Police chief fears South Yorkshire could be left without force helicopter

The force's 'eye in the sky'.
The force's 'eye in the sky'.
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SOUTH Yorkshire’s Chief Constable has expressed his frustration that his force does not yet know whether it is to retain its helicopter.

Med Hughes told The Star he hoped the force helicopter avoids the axe when a National Police Air Service is launched next year.

The Government plans to reduce the number of helicopters available to the police and if the proposal gets the go-ahead Sheffield will no longer be an air base.

The county’s police force will have to rely on helicopters from elsewhere being available when needed.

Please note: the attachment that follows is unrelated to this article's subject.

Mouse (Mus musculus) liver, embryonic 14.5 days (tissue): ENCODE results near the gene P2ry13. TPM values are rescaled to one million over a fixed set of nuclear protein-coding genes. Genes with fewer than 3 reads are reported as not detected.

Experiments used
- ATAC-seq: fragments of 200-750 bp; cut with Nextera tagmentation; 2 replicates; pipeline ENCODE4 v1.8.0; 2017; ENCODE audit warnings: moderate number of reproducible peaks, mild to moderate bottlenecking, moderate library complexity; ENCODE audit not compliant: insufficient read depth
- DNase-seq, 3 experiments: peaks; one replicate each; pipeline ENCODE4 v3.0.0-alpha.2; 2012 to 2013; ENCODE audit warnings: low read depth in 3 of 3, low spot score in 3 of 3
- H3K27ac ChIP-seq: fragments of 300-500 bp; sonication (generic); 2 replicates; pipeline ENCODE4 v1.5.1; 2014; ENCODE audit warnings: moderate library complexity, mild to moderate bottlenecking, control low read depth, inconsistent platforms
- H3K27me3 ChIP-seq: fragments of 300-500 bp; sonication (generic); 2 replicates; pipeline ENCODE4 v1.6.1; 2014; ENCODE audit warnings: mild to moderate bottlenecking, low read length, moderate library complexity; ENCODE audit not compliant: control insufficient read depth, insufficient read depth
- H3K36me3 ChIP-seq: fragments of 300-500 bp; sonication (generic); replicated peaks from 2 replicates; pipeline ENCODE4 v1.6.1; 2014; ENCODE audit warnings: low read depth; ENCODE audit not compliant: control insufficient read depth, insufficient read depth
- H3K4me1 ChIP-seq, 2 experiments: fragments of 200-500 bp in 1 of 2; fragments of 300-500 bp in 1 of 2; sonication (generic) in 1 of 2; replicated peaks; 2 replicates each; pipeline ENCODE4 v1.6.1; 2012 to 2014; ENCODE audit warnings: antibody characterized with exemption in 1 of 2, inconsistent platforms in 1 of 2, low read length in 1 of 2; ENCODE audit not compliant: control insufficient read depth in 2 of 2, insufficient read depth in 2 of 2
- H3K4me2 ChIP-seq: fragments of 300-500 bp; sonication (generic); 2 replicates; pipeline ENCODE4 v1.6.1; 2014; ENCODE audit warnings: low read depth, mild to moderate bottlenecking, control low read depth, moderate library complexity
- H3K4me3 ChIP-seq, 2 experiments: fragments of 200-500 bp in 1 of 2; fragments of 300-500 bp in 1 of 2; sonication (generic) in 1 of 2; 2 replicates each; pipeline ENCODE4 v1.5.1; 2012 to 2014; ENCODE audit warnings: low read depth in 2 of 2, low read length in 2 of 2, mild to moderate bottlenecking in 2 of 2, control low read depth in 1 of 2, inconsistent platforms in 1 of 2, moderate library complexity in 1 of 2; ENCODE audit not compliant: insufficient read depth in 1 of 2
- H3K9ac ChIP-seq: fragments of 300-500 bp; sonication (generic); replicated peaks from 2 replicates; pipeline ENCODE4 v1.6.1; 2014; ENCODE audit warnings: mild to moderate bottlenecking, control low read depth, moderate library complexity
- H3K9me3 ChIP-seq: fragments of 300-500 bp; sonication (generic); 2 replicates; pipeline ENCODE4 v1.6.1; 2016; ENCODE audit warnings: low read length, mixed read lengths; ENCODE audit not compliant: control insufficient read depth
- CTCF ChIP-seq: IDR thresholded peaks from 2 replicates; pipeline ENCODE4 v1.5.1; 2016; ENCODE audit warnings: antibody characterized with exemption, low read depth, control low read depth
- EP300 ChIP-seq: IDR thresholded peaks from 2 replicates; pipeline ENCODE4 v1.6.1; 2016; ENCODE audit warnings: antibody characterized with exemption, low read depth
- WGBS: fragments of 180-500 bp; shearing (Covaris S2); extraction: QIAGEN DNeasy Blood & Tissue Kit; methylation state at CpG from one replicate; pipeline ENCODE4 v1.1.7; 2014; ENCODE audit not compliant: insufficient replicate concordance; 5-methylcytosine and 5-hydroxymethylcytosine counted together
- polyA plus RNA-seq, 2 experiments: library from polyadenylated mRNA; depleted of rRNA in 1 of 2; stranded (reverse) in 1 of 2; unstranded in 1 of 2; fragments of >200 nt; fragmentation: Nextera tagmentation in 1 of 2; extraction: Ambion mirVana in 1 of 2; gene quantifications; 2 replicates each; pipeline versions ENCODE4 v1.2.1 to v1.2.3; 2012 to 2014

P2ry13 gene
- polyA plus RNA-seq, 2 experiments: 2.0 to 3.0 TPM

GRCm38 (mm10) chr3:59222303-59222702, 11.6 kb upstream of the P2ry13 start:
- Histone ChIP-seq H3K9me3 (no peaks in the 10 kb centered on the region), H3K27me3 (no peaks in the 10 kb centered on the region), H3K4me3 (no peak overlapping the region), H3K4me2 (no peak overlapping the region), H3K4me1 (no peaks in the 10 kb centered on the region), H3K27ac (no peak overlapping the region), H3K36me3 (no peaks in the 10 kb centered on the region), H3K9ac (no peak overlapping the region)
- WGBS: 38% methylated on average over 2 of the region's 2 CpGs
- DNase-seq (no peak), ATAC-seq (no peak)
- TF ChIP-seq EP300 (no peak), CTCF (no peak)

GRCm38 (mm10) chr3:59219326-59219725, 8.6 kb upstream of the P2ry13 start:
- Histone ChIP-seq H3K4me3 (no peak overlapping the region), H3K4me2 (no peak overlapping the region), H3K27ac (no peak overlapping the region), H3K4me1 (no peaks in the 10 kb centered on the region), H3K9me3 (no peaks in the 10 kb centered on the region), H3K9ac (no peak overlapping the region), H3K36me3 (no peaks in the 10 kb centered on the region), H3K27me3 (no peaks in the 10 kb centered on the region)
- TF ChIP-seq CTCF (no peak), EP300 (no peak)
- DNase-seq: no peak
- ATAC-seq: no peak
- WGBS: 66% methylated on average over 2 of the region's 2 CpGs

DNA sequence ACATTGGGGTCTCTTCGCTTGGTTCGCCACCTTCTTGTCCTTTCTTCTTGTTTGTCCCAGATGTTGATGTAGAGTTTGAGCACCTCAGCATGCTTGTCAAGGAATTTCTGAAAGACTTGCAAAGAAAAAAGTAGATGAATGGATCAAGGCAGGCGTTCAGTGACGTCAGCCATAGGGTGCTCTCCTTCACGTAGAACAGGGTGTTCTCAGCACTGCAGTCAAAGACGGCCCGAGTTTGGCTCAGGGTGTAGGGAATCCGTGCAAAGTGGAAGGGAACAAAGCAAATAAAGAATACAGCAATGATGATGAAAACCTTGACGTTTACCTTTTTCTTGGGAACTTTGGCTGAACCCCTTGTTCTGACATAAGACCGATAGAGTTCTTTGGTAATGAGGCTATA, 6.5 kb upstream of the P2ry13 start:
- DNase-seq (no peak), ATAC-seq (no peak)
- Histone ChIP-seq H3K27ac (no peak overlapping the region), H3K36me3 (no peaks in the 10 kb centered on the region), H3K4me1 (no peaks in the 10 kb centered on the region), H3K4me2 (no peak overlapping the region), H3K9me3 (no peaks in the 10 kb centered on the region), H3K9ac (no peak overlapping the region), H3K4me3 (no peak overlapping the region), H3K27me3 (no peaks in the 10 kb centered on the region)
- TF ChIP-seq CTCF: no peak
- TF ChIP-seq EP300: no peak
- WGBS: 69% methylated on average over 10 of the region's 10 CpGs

Chf Con Hughes said: “We have not yet resolved our air support issues. I am finding it frustrating that we can’t immediately reassure the people of South Yorkshire that they are going to get an effective air support unit.

“While some people think a helicopter is a luxury, most people understand a helicopter provides a really good life-saving service for the people of South Yorkshire.

“I was disappointed to see Yorkshire Air Ambulance move away from the city and am anxious to make sure that Sheffield is recognised as a big city.”

The National Police Air Service is expected to save around £15 million.

Currently helicopters are operated by individual forces.

NPAS Chf Con Alex Marshall said: “While the current service is capable of doing its day job, artificial boundaries have meant that helicopters are restricted to operating within their own force area.

“A national, borderless service will ensure effective coverage of urban and rural areas.“